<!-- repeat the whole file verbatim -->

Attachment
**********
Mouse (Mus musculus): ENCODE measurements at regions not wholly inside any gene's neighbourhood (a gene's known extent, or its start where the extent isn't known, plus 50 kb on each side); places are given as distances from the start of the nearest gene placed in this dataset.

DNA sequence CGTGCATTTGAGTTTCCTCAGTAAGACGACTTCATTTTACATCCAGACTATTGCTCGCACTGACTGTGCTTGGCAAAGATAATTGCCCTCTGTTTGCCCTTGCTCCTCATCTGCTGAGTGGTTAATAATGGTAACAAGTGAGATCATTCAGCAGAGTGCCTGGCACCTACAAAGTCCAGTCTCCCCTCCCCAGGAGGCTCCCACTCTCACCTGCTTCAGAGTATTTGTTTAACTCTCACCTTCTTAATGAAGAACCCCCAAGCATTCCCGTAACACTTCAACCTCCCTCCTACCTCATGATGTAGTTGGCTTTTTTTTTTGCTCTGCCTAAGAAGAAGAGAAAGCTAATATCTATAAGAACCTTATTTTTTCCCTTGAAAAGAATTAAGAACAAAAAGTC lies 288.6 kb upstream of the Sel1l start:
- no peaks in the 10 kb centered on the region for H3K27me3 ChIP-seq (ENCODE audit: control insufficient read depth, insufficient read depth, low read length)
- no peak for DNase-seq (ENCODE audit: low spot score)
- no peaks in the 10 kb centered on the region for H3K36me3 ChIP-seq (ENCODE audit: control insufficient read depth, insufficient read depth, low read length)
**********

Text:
Mouse (Mus musculus): ENCODE measurements at regions not wholly inside any gene's neighbourhood (a gene's known extent, or its start where the extent isn't known, plus 50 kb on each side); places are given as distances from the start of the nearest gene placed in this dataset.

DNA sequence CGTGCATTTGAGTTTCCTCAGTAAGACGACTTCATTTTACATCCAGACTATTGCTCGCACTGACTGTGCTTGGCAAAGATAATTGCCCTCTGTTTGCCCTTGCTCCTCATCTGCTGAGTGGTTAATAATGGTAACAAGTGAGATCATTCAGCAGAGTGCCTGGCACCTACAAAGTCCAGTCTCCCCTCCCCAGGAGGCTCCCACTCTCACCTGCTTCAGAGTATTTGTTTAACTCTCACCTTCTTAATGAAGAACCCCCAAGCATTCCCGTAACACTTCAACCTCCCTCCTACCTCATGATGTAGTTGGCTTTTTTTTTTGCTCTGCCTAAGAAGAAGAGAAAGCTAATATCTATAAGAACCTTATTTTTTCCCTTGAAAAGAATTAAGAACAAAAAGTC lies 288.6 kb upstream of the Sel1l start:
- no peaks in the 10 kb centered on the region for H3K27me3 ChIP-seq (ENCODE audit: control insufficient read depth, insufficient read depth, low read length)
- no peak for DNase-seq (ENCODE audit: low spot score)
- no peaks in the 10 kb centered on the region for H3K36me3 ChIP-seq (ENCODE audit: control insufficient read depth, insufficient read depth, low read length)